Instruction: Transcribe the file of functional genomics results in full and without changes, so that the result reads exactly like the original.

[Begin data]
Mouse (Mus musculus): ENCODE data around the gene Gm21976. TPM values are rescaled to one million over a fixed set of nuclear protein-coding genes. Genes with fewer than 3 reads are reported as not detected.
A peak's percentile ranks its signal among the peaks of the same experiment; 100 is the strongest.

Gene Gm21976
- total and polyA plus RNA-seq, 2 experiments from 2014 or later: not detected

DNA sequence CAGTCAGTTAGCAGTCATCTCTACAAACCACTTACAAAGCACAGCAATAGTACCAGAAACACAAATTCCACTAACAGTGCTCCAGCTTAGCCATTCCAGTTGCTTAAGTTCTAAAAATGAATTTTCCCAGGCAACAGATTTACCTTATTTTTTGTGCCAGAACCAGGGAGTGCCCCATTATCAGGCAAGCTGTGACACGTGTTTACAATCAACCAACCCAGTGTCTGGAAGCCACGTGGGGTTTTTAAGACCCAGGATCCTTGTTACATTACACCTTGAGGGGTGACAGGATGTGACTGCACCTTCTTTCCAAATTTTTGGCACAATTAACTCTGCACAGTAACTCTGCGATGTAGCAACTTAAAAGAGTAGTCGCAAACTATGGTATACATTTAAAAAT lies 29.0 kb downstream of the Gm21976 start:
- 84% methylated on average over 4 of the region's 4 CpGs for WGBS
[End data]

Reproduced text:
Mouse (Mus musculus): ENCODE data around the gene Gm21976. TPM values are rescaled to one million over a fixed set of nuclear protein-coding genes. Genes with fewer than 3 reads are reported as not detected.
A peak's percentile ranks its signal among the peaks of the same experiment; 100 is the strongest.

Gene Gm21976
- total and polyA plus RNA-seq, 2 experiments from 2014 or later: not detected

DNA sequence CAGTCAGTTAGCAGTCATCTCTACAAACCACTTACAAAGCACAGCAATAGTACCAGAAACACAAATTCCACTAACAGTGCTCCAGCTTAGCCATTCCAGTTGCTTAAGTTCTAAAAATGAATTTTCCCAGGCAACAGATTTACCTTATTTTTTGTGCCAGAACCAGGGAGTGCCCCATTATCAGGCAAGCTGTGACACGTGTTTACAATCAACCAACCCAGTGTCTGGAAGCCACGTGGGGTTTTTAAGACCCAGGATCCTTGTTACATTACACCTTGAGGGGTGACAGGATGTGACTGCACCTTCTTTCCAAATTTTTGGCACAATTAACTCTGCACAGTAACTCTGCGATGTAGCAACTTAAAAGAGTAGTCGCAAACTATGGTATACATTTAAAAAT lies 29.0 kb downstream of the Gm21976 start:
- 84% methylated on average over 4 of the region's 4 CpGs for WGBS